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Exploring which anxiety-related disorder symptoms and mechanisms are associated with COVID-19 anxiety

Faculty Advisor




COVID-19 pandemic, anxiety

Abstract (summary)

In the wake of the COVID-19 pandemic, a rise in anxiety has been reported among the population. This rise coincides with the introduction of COVID-19 anxiety, which is the fear and emotional distress caused by the COVID-19 pandemic. Previous research has found an association between COVID-19 anxiety and symptoms of health anxiety, panic disorder, and obsessive-compulsive disorder. COVID-19 anxiety has also been associated with dysfunctional beliefs such as anxiety sensitivity, maladaptive metacognitions, and intolerance of uncertainty. Additionally, COVID-19 anxiety has been associated with the emotion of disgust. However, the association of these factors with COVID-19 anxiety has not been explored together in a single study. In the current study, self-report questionnaires were used to examine which anxiety-related disorder symptoms, and related mechanisms, were associated with COVID-19 anxiety. A total of 593 MacEwan students completed the study between September 2020 and February 2021. A set of regression analyses examined which anxiety-related disorder symptoms were uniquely associated with COVID-19 anxiety. The two symptoms most associated with COVID-19 anxiety were health anxiety and obsessive-compulsive disorder symptoms. Additionally, panic disorder symptoms were also found to be associated. When examining the anxiety-related mechanisms, a second set of regression analyses identified disgust sensitivity and health anxiety-specific intolerance of uncertainty as having the strongest association with COVID-19 anxiety. Further, a maladaptive metacognitive belief related to thinking about one's health, as well as the physical and cognitive aspects of anxiety sensitivity, were associated with COVID-19 anxiety. Based on these findings, clinicians may wish to screen for COVID-19 anxiety in clients experiencing health anxiety, obsessive-compulsive, or panic disorder symptoms. Lastly, clinicians may find it helpful to target the clients' responses to feelings of disgust, and their health anxiety-specific intolerance of uncertainty, when working with clients experiencing high levels of COVID-19 anxiety.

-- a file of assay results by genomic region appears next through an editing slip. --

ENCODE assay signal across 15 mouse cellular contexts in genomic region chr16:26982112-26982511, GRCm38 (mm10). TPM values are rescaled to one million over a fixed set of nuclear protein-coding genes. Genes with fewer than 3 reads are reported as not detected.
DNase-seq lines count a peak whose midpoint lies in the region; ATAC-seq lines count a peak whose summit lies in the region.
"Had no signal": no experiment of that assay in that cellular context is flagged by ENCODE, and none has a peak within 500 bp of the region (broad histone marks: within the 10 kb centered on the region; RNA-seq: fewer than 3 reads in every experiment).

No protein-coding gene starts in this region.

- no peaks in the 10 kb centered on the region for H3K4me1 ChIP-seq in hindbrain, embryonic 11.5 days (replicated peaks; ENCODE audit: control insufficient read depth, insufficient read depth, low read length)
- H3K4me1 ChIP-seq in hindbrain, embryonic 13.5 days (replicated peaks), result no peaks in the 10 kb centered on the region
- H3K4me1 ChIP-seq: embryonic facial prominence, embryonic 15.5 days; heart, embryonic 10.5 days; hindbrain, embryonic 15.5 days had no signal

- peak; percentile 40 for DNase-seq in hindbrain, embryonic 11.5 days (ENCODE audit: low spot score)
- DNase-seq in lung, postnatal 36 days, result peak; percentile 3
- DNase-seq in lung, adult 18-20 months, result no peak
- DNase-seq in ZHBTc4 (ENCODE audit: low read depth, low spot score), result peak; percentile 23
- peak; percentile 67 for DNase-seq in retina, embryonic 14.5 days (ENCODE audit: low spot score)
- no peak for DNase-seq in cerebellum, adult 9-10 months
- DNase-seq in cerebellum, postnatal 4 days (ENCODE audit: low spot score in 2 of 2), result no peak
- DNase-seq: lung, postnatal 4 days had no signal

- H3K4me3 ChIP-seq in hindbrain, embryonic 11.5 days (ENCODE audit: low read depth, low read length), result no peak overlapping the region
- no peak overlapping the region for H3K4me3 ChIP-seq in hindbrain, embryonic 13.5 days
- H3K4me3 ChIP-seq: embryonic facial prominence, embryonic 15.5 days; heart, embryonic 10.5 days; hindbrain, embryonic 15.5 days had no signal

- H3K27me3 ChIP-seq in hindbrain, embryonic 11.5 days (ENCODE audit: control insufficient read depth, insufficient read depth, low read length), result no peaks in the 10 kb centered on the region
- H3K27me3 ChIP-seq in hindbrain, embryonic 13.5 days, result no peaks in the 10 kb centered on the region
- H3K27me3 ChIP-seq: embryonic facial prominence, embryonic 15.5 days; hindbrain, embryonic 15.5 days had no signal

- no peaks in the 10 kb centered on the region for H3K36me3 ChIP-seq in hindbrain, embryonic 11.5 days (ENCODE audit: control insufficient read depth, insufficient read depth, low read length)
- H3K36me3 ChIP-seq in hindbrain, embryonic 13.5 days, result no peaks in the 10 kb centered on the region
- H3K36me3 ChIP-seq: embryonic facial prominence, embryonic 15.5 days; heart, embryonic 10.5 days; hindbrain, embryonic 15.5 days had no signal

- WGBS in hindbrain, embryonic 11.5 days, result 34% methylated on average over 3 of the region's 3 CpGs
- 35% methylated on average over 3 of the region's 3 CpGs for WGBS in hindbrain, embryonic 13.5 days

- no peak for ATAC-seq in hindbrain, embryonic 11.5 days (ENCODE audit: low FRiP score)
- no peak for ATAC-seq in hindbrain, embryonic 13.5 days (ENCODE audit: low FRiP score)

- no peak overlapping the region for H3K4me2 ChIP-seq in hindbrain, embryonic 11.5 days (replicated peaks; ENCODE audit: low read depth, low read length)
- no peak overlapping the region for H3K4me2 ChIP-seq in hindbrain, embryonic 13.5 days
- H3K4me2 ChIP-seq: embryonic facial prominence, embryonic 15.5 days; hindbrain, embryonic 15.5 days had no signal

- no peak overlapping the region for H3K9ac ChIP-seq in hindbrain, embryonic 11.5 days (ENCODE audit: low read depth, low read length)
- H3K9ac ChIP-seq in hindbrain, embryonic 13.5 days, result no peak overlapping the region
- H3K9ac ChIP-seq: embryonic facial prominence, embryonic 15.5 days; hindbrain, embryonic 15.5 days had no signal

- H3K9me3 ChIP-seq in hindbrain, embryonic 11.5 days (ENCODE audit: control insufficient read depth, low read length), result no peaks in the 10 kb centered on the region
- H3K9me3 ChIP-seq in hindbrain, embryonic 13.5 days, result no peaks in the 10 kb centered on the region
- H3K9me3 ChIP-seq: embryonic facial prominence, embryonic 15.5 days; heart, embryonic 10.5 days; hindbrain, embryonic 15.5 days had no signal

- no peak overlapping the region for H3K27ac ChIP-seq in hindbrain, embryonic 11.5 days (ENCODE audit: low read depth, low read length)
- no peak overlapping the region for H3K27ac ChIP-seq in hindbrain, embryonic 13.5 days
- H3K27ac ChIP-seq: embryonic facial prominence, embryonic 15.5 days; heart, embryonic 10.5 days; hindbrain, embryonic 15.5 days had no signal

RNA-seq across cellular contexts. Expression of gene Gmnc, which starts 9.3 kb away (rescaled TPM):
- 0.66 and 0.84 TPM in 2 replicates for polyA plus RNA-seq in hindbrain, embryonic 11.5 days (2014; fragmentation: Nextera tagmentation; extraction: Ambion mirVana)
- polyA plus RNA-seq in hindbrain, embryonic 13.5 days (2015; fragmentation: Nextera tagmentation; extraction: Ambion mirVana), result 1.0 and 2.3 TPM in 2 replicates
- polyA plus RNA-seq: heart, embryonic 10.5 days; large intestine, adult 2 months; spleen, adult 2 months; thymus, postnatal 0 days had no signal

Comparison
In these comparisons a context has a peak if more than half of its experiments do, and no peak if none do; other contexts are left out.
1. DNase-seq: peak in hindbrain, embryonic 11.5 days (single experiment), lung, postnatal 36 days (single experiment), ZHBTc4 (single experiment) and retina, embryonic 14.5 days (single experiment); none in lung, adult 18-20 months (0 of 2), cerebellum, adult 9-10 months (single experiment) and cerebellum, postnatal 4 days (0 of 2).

Publication Information



Presented on April 21, 2022 at Student Research Day at MacEwan University in Edmonton, Alberta.

Item Type

Student Presentation




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